Postdoctoral Research Associate in the Neural Control of Feeding and Body Weight
The Roseberry Lab, Dept of Biology, Georgia State University
February 15, 2018
Full Time - Experienced
Academic / Research
An NIH-funded postdoctoral research associate position is available to study the neural mechanisms controlling feeding and body weight. The Roseberry lab uses a diverse array of techniques at the cellular, circuit and behavioral levels to study how dopamine circuits within the mesocorticolimbic and mesostriatal dopamine systems control feeding, activity, and body weight and how these circuits are altered by perturbations in feeding and body weight (e.g. obesity). Multiple projects utilizing different combinations of techniques are available to the successful candidate. Candidates should have an MD or PhD in neuroscience or a related discipline at the time of appointment, but exceptional candidates from other disciplines will be considered. Salary is commensurate with the NIH postdoctoral fellow pay scale. To apply, please send a cover letter briefly describing your research experience, a detailed CV, and the names and contact information for 3 references to Dr. Aaron Roseberry at firstname.lastname@example.org. The neuroscience community at Georgia State University is a highly interactive and collegial environment with excellent opportunities for collaboration and professional development. Georgia State University, a Research University of the University System of Georgia, is an EEO/AA employer and encourages applications from women and under-represented minority groups.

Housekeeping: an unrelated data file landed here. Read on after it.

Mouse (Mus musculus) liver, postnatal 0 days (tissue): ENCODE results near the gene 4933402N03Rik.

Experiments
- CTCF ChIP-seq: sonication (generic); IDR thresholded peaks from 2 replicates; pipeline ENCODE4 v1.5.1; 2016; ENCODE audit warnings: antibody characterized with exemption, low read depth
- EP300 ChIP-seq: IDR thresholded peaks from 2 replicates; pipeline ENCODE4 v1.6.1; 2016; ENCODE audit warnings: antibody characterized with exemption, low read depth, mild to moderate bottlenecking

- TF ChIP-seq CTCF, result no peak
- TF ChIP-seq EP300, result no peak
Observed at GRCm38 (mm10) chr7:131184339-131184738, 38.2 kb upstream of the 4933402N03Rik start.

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About The Roseberry Lab, Dept of Biology, Georgia State University
The main interest of the Roseberry laboratory is the neural regulation of feeding and body weight, including the development of obesity. We focus primarily on the mesolimbic dopamine system, which is the brain’s “reward” circuitry. While these neural “reward” circuits are primarily associated with their roles in drug abuse and addiction, it is thought that they were originally designed to respond to natural rewards such as food and water. For example, multiple studies have shown that food can act as a “reward” to stimulate dopamine release in specific regions of the brain similar to what is seen with abused drugs. Overall, our research is broadly focused on two related questions: 1-how do dopamine circuits control different aspects of feeding; and 2-how do changes in feeding and body weight (e.g. obesity, fasting/food restriction) alter the activity of dopamine circuits (which then affect dopamine’s ability to further regulate feeding and weight).